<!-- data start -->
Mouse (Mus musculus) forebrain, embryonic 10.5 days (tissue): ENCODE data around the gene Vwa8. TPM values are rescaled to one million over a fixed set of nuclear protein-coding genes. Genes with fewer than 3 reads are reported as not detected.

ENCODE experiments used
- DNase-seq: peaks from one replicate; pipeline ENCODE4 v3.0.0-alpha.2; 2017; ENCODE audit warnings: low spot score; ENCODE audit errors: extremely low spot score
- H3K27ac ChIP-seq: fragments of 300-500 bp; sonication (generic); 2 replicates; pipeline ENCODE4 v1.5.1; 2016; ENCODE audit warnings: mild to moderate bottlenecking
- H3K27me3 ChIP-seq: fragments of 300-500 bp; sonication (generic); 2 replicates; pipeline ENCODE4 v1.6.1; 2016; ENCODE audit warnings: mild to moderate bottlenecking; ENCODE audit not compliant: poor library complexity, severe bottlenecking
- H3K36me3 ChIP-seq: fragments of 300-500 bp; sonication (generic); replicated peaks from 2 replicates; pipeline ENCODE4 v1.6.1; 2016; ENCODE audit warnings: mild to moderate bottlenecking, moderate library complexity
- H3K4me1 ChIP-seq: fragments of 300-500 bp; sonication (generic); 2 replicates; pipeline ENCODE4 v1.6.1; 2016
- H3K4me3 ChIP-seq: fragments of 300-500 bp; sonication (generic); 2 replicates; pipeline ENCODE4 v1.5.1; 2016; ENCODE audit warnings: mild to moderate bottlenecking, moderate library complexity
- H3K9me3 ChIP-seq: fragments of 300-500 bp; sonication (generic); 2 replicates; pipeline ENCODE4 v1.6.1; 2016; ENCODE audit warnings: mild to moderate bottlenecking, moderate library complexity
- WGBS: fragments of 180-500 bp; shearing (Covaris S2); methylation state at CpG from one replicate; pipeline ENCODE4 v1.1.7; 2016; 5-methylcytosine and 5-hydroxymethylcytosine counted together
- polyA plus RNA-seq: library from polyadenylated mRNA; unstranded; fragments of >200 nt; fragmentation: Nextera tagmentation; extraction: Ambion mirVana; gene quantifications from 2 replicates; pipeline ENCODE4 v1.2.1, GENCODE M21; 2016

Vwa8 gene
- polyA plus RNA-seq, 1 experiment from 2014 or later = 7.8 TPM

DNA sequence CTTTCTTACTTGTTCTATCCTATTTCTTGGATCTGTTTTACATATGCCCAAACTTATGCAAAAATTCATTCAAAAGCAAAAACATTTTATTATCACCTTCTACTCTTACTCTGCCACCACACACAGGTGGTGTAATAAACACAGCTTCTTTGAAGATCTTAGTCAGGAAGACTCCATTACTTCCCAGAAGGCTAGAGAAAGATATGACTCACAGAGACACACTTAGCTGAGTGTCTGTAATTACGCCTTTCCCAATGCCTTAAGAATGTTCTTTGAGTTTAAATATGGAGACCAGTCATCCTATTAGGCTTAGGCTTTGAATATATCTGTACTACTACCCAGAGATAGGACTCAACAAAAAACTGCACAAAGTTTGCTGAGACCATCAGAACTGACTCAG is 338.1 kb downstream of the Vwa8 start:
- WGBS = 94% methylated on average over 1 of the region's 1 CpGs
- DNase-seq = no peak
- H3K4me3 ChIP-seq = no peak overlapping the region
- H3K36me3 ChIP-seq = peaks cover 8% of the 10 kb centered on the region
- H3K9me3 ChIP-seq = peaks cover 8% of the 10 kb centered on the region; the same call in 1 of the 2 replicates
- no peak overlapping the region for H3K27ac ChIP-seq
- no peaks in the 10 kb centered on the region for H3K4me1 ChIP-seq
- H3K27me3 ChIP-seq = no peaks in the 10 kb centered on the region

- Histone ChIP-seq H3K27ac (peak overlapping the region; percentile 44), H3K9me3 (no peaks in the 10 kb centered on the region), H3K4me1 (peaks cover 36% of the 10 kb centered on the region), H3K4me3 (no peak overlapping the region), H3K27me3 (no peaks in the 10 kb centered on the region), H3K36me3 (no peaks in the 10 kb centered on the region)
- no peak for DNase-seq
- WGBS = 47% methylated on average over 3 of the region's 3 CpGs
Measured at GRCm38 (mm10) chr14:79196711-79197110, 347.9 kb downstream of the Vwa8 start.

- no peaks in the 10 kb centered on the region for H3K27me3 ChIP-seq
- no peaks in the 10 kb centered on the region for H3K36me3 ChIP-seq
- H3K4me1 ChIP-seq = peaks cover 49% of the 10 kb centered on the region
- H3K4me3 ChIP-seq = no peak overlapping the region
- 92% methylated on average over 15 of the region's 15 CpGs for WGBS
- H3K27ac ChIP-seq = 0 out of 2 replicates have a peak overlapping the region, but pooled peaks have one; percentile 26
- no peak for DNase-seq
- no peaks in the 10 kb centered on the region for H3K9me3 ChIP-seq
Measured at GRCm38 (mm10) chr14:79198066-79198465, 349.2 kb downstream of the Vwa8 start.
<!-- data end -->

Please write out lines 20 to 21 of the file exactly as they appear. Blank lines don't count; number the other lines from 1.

- no peak overlapping the region for H3K27ac ChIP-seq
- no peaks in the 10 kb centered on the region for H3K4me1 ChIP-seq